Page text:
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At first glance, the Bucket List Family’s Instagram photo feed is nothing more than four gorgeous people: Garrett, Jessica, and their children Dorothy, 3, and Manilla, 1, visiting exotic locales like Tonga, Byron Bay, Tahiti, New Zealand and Bali. But upon closer inspection, the Bucket List Family is much, much more.
Ever the entrepreneur, Garrett Gee designed his first app in 2011 while still a student at Brigham Young University. The free QR-scanning product was a hit, and a later iteration proved even more successful and more lucrative. He and two co-designers, Ben Turley and Kirk Ouimet eventually formed a company called Scan Inc., and in December 2014, startup darling Snapchat bought Scan Inc., for $54 million.
That’s when 27-year-old Gee and his wife, Jessica, decided to invest their earnings, sell most of their possessions and travel the world using only the $45,000 they made from their mega garage sale.
Along the way, the duo has adopted a pattern of quiet and rather stealthy giving, including anonymously donating funds to a family who couldn’t afford their kids’ sports fees, helping a college student who was about to abandon his studies because of mounting bills, and initiating many other spontaneous monetary gifts that have remained private. They’ve also bought out local artisans’ wares, only to give them away via social media, volunteered at orphanages and donated a Disney cruise.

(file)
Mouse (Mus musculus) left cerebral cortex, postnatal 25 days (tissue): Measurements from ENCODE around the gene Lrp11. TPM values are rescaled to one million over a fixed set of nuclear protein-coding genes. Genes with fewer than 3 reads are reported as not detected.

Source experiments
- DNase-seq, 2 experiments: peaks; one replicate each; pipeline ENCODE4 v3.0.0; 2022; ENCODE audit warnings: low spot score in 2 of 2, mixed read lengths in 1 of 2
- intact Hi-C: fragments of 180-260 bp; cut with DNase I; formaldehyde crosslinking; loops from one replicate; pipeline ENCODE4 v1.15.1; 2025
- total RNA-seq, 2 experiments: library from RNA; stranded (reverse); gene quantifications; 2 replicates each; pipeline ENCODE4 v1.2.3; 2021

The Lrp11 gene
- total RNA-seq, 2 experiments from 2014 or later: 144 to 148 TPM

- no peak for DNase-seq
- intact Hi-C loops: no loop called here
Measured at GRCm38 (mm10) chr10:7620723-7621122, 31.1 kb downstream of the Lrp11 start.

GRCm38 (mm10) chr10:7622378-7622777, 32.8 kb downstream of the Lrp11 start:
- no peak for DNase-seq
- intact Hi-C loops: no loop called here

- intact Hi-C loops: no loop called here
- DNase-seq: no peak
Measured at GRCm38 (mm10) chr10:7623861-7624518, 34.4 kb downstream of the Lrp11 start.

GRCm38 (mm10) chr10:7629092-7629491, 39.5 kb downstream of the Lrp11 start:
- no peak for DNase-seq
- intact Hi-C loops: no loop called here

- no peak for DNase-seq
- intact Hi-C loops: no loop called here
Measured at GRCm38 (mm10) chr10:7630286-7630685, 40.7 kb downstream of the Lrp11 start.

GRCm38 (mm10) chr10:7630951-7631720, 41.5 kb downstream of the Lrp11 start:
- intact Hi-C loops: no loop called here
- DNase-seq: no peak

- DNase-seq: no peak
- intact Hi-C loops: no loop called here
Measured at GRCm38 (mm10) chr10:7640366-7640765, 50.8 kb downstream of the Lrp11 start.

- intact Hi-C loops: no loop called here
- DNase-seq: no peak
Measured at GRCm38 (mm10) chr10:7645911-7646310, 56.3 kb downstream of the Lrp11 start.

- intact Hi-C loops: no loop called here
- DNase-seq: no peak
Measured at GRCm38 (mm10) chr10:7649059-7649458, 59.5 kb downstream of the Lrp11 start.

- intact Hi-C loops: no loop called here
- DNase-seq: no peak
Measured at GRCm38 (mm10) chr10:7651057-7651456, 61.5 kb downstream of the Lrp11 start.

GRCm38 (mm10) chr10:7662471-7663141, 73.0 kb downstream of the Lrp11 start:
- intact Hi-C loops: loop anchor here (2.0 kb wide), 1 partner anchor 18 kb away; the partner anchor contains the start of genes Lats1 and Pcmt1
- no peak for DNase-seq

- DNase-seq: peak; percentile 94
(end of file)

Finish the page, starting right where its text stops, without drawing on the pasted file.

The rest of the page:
“We are always looking at ways we can help others, rather than focusing on ourselves,” said Jessica Gee, 29.
“It’s something really good that we can do,” said Garrett. But recently, they went public with a promise to donate LASIK surgery through Hoopes Vision, a surgical vision correction center based out of Salt Lake City, to five deserving people. The requests poured in.
“People have really hard lives and it’s hard to just choose a small group,” said Jessica, a LASIK recipient herself. “But it means a lot that we can give that gift of vision.”
“We want to pay it forward,” added Garrett, who in the future looks forward to scaling the family’s benevolence to larger, more impactful projects.
Their philanthropic journey has not been without its detractors. Some have called the couple spoiled, questioned their motives and even criticized their parenting. While Garrett brushed it off, Jessica initially felt the sting.
“At the end of the day, we are helping and inspiring people and that’s what I will cling to,” said Jessica.
As for their two young kids adapting to life abroad, there have been occasional requests for pizza and McNuggets. When that happens, Garrett will turn their attention to curry or pad thai and help them embrace the local fare, and the adventure.
The Gee family is planning to return to the states for a month to spend the holidays with family and friends, and then it’s back on the road, and immediately back to their impromptu altruism.
Garrett said they are still working on mapping out exactly where they will go and what they will do.
“It’s a clean slate,” he said.